Email is the more conventional way to keep in touch but many times, younger people don’t really manage email that well. You might find that messages occasionally get lost in a sea of unread junk mail. Also, you’re not getting the same community effect often provided by Facebook. But, especially for one-on-one communication email is still a popular and effective channel for communication.

Same goes for phone calls and SMS – Very to the point and a great response rate, but again it’s hard to build community over a group text or conference call. Also people tend to guard their phone number and even email a bit more than their Facebook.

Our personal (and biased) recommendation would be to use your Facebook group for general announcements and an app like CrewFire for getting people to share your content. When you suggest content through CrewFire they get email and/or SMS notifications so you can be sure that they won’t miss your content.

If you’re running micro-influencer campaigns, you’re going to want to keep tabs on your team’s social media activity. This is especially true if you’re providing performance based incentives. It could be as crude as requiring your team to post screenshots of their posts in the Facebook group, or they can send them to you directly via sms or email.

The more elegant solution would be to use an app like CrewFire.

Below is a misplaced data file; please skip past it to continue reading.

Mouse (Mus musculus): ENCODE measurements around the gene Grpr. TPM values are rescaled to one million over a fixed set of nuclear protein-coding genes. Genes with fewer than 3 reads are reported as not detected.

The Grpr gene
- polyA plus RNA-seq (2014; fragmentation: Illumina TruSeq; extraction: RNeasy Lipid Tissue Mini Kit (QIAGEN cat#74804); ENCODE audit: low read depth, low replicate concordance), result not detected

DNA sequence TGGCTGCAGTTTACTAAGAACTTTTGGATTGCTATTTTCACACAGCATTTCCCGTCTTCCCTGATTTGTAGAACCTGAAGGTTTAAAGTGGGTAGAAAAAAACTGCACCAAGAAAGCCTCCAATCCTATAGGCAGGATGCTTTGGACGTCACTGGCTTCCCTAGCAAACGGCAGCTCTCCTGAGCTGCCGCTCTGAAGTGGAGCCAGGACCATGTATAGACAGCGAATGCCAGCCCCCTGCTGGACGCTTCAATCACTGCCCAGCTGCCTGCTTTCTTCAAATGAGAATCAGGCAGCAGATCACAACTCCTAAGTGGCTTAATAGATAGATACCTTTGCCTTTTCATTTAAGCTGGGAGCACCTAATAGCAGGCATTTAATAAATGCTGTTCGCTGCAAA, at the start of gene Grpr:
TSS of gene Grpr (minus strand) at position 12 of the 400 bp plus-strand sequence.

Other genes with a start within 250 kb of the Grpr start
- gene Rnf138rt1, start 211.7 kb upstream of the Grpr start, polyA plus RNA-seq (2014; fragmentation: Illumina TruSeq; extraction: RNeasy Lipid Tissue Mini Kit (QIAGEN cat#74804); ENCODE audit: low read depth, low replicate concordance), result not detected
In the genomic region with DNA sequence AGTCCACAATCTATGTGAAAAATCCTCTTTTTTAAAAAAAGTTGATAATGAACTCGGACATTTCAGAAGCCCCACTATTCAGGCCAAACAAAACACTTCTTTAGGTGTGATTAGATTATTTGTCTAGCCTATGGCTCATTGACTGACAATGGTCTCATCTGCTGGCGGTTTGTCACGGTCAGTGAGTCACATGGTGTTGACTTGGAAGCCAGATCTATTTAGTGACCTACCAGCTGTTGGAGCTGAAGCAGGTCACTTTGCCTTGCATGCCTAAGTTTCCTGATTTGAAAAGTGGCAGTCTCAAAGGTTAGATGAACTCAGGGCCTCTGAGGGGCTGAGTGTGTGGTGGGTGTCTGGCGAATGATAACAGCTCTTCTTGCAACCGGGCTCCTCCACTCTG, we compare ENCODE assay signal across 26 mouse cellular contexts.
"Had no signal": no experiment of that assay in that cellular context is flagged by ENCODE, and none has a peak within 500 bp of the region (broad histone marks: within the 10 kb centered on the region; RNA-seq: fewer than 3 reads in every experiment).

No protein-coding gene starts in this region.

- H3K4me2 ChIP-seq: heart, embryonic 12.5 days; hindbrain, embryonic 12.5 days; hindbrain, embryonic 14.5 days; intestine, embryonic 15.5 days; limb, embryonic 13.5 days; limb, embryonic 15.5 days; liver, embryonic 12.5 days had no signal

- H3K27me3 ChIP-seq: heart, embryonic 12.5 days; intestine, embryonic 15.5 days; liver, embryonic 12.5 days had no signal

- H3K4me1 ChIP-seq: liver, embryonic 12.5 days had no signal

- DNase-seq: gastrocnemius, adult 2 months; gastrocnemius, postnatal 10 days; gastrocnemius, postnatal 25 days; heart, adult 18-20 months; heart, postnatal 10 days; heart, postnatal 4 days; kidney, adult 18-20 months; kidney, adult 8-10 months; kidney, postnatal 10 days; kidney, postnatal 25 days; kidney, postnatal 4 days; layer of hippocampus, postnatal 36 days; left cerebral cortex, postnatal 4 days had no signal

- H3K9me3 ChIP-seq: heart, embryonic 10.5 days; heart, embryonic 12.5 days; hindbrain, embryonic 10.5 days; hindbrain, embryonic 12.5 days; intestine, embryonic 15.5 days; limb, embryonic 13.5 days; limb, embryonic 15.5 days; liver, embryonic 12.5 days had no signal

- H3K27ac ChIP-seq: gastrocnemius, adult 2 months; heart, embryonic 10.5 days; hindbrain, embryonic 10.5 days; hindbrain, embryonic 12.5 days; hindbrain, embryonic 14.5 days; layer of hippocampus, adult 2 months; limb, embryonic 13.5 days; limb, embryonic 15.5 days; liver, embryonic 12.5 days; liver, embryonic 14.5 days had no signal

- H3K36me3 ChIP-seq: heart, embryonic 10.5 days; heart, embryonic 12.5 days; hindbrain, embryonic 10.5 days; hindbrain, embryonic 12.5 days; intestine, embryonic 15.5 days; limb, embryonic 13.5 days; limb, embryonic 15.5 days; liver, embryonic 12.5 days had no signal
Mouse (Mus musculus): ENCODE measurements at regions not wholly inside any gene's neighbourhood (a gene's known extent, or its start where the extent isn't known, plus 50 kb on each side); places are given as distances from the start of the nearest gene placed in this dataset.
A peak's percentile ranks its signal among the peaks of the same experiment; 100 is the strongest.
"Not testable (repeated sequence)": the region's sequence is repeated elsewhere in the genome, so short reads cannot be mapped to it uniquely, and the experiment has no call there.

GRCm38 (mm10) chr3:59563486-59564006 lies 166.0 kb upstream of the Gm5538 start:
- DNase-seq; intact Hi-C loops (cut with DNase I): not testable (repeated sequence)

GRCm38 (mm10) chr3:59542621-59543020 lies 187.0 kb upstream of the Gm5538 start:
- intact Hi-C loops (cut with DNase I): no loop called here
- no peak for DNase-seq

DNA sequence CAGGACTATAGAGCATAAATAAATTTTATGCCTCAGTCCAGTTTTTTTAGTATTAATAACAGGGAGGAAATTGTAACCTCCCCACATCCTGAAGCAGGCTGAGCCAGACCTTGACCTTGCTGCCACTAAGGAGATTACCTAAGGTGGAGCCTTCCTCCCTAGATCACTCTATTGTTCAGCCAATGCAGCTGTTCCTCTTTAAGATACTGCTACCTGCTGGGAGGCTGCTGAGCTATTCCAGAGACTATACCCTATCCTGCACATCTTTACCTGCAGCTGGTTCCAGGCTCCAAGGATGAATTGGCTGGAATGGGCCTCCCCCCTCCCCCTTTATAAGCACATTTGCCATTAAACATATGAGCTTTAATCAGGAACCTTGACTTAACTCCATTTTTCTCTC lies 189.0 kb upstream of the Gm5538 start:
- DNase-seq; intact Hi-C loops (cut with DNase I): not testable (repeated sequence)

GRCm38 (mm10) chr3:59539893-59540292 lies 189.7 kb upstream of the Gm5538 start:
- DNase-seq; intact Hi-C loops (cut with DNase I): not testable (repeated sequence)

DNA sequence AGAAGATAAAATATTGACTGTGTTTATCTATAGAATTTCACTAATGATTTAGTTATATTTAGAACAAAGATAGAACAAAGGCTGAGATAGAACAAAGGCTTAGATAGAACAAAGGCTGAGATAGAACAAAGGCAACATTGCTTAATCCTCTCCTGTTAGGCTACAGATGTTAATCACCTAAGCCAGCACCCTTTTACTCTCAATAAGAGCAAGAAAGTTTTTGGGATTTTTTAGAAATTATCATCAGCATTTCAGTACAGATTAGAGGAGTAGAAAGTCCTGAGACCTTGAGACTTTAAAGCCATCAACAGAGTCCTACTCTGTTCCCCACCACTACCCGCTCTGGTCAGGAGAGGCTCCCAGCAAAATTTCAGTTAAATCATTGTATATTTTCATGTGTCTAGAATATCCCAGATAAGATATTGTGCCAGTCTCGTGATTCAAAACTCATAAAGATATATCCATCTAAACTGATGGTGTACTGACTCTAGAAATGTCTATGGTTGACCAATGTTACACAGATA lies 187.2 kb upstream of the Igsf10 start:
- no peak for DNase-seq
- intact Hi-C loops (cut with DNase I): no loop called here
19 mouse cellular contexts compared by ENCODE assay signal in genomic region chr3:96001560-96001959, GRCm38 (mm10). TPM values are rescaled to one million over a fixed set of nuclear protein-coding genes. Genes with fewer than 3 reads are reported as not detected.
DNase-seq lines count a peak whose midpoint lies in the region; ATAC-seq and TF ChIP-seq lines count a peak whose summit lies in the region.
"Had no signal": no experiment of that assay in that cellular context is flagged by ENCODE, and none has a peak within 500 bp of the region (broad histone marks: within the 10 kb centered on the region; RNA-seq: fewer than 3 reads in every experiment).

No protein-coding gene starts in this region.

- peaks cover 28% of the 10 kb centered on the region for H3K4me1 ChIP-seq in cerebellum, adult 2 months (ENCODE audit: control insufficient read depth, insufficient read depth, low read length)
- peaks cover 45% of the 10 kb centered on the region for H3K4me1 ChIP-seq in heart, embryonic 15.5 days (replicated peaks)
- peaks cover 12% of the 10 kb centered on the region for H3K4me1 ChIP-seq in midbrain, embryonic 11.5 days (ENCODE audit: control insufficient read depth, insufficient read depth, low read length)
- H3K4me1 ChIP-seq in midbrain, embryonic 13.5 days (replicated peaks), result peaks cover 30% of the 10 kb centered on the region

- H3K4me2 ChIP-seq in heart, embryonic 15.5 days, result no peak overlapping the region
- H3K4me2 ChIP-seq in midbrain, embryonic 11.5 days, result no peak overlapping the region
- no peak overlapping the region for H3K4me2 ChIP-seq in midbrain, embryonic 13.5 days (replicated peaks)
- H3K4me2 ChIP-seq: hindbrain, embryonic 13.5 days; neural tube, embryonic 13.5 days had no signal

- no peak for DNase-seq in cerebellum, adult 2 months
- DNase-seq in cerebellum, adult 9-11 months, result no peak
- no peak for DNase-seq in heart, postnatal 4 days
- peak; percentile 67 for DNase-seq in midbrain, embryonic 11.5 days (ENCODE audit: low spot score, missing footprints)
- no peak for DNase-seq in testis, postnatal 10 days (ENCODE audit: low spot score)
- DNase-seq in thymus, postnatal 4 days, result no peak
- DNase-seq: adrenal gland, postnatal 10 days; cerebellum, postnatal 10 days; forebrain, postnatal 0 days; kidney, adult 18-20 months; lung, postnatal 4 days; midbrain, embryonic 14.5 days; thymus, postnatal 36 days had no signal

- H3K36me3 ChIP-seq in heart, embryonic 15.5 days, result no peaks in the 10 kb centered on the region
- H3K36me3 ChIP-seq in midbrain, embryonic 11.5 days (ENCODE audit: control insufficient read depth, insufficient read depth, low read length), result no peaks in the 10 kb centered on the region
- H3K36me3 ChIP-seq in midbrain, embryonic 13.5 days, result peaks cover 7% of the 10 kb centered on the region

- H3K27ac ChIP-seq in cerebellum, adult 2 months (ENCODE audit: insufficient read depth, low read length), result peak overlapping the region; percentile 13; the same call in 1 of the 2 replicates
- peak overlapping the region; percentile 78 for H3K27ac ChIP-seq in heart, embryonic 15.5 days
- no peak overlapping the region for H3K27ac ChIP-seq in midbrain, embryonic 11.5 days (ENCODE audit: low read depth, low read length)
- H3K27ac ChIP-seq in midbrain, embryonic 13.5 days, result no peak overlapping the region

if you’re interested in streamlining accountability and reporting for your team’s online activity.

How to reward your ambassadors is such an important topic that we dedicated an entire blog post to it. Check it out:

Outsource the management of micro-influencers

If that all sounds like a huge headache then there’s one final option we haven’t mentioned yet: outsourcing your micro-influencer management. If you read this post then you’re aware how much work goes into running efficient and effective micro-influencer campaigns. It’s unquestionably worth the effort but some companies simply don’t have the manpower or time to figure out the ins-and-outs of ambassador marketing. If that’s you then you can drop us an email at
and inquire about our micro-influencer and brand ambassador management services.

Thanks for tuning in. Hopefully you learned a few new tips and tricks to make your micro-influencer campaigns more effective and efficient.

As always, if you have any questions, please feel free to contact us through email or drop your two cents below in the comment section.

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Alan VanToai

Co-Founder of CrewFire